Panel to Explore Evaluator Certification

The First Meeting of the Intersociety Exploratory Committee

The first meeting of the Intersociety Exploratory Committee on the potential establishment of a Certification of Petroleum Reserves Evaluators program was held in late September at the Society of Petroleum Engineers annual meeting in Houston.

The committee, with representatives from AAPG, SPE and the Society of Petroleum Evaluation Engineers (SPEE), will evaluate the merits, interest and importance of establishing a Voluntary Certification Program for Petroleum Reserves Evaluators.

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The first meeting of the Intersociety Exploratory Committee on the potential establishment of a Certification of Petroleum Reserves Evaluators program was held in late September at the Society of Petroleum Engineers annual meeting in Houston.

The committee, with representatives from AAPG, SPE and the Society of Petroleum Evaluation Engineers (SPEE), will evaluate the merits, interest and importance of establishing a Voluntary Certification Program for Petroleum Reserves Evaluators.

"During the past year there has been a lot of publicity regarding reserves write-downs and concerns about the reliability of reserves disclosures," said Daniel J. Tearpock, AAPG representative to the committee. "From the standpoint of oil and gas companies and their investors, to Wall Street and the SEC, reserves are an important part of everyday life in the energy industry."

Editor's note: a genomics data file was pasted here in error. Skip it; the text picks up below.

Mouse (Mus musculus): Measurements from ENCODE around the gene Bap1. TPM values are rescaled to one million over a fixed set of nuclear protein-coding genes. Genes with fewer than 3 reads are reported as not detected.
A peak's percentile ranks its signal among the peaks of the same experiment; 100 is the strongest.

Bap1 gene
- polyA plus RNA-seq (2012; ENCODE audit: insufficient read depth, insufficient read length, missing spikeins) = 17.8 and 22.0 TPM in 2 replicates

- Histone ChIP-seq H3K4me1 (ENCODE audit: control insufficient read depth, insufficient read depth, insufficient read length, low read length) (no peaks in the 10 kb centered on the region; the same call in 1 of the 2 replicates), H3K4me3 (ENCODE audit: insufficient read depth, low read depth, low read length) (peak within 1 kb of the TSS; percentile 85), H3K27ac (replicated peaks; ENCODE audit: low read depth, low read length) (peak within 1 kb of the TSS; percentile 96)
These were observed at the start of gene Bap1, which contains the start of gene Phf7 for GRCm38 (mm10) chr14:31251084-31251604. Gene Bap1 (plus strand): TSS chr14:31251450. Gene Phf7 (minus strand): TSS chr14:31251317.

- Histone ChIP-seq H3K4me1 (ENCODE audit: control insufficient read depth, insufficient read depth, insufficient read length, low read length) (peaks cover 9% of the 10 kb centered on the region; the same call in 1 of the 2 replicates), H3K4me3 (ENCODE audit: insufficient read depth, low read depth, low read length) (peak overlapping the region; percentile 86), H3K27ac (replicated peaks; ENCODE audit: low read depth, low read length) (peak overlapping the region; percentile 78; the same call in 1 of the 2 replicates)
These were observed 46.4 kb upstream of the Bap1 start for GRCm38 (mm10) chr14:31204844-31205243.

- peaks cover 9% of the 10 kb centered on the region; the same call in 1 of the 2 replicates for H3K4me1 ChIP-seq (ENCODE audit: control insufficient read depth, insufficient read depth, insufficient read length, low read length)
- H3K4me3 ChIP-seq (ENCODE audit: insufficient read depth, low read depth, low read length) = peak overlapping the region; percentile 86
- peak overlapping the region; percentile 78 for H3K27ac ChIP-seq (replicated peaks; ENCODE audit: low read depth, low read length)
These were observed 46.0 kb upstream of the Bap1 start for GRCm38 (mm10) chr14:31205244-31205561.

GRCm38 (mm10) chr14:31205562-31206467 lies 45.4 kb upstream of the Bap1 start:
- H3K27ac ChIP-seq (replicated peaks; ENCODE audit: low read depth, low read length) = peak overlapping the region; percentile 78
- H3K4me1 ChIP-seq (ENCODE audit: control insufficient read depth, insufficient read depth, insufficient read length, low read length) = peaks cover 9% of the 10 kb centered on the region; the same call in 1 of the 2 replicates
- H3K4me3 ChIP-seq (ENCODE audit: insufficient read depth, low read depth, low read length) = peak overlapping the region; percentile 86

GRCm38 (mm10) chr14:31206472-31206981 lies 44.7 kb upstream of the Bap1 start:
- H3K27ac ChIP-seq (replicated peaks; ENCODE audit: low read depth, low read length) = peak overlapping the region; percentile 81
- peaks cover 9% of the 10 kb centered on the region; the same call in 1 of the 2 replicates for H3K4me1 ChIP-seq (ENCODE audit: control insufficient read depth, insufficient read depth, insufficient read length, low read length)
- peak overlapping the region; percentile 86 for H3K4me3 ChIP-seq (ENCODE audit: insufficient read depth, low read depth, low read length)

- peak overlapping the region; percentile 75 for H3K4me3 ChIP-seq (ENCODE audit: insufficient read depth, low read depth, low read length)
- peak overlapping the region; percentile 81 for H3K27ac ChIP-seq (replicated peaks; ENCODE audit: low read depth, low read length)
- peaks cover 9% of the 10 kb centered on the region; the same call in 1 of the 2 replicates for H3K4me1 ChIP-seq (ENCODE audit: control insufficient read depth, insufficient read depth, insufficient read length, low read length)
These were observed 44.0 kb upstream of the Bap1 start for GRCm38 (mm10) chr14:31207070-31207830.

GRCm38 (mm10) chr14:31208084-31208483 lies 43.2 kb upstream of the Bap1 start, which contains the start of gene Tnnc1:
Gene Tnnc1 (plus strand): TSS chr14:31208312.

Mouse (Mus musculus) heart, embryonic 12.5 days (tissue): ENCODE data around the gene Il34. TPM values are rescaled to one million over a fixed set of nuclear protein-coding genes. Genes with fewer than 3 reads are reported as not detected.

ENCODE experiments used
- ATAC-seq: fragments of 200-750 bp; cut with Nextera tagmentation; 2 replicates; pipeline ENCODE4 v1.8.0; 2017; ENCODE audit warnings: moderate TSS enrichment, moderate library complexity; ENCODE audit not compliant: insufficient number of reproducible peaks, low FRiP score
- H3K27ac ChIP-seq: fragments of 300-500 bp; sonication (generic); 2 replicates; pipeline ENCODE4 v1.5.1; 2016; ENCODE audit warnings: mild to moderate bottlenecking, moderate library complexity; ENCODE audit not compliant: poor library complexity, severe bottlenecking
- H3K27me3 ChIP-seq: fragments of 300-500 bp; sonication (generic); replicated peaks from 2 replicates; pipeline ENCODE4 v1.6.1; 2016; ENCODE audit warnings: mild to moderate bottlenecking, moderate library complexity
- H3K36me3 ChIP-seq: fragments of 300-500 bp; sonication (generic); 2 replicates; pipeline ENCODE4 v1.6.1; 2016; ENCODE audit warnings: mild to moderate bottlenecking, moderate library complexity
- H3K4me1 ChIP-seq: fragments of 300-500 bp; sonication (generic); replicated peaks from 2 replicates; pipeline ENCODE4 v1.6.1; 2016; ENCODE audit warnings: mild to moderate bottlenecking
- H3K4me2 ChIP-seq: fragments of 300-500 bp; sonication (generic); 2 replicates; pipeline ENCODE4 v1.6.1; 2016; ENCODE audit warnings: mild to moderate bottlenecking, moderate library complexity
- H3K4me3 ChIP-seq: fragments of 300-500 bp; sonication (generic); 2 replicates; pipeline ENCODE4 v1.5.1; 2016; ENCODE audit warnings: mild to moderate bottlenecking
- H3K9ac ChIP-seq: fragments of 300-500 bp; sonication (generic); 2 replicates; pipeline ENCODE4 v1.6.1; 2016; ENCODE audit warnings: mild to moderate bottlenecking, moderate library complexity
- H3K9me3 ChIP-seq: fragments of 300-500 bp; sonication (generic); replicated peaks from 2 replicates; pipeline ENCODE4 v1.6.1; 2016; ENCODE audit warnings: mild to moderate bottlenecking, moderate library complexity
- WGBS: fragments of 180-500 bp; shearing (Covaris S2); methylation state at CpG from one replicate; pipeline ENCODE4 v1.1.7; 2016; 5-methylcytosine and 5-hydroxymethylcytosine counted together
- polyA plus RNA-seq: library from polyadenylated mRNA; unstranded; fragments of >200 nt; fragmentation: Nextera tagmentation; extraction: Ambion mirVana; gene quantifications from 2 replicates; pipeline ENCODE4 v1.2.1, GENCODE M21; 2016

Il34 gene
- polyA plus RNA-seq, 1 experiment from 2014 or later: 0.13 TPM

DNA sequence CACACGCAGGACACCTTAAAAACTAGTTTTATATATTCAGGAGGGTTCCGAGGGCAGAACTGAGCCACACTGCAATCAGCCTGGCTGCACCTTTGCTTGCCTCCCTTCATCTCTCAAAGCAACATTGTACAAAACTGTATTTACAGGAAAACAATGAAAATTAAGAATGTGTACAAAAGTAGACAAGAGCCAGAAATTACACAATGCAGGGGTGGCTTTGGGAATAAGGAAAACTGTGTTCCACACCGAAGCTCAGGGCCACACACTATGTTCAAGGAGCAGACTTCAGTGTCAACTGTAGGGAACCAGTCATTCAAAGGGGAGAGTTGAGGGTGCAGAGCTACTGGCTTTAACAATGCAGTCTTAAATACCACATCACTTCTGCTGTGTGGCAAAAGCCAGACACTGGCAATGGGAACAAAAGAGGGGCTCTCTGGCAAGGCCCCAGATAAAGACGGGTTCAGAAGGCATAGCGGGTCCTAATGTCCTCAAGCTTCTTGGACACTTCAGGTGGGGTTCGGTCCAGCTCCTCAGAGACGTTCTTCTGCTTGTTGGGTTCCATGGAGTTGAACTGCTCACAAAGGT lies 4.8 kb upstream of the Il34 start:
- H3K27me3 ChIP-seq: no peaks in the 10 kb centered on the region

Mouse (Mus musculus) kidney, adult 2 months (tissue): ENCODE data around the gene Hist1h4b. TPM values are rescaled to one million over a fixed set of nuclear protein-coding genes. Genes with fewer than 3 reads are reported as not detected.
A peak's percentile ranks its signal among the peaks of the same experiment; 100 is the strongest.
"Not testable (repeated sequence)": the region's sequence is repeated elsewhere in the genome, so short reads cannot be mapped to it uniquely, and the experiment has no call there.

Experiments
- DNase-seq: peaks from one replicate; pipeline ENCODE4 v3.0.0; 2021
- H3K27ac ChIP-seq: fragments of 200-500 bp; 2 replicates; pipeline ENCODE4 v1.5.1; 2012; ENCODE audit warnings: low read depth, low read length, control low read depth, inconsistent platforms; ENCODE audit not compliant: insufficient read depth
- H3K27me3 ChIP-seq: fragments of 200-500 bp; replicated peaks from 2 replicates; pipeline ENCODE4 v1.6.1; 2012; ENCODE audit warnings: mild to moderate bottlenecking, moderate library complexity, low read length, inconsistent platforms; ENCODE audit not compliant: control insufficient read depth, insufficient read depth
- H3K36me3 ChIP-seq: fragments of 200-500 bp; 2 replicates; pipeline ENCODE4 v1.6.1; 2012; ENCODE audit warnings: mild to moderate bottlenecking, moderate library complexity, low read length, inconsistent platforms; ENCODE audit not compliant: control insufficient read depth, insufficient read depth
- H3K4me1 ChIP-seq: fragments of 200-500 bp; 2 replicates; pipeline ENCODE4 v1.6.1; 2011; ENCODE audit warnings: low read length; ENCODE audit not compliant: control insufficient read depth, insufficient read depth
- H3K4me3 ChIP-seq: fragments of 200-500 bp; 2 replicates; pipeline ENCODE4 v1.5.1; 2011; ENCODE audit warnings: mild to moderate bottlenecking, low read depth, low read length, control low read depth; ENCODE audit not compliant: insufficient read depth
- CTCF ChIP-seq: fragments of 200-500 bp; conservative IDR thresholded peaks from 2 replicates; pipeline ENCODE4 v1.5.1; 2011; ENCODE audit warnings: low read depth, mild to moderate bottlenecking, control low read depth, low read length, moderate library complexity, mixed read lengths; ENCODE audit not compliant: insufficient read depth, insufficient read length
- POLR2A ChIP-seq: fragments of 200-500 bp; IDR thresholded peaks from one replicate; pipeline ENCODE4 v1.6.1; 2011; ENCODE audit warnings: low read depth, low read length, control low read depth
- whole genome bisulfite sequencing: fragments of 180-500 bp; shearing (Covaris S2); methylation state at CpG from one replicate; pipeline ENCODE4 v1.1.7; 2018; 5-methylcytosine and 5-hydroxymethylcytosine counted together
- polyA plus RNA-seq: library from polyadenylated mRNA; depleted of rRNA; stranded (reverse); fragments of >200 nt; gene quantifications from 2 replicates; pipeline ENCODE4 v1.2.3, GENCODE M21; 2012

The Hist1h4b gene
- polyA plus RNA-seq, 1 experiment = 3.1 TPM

"We now have a business environment that demands higher standards throughout the energy industry and particularly the oil and gas sector," said Ron Harrell, at-large committee representative. "The investor deserves the assurance that a company's reserves estimates have been prepared by qualified individuals who are trained to meet international industry standards."

Harrell, CEO at Ryder Scott, identified several vital components of a potential certification program, including recommended geoscience and engineering practices, reserves definitions, better standards, testing, continuing education and ethics, and he emphasized that this initiative is oriented toward individual professionals, not companies or corporations.

Richard Miller, SPEE representative, said the committee's mission is "to evaluate the importance and feasibility of such an initiative, and to define the requirements for the certification of geoscience and engineering petroleum reserves evaluators. "If the committee sees merit in moving forward with this initiative, the committee will recommend such action to our respective societies."

In the coming weeks, the committee said it will more clearly define its mission, the overall goals and milestones, and establish a timetable for future action.

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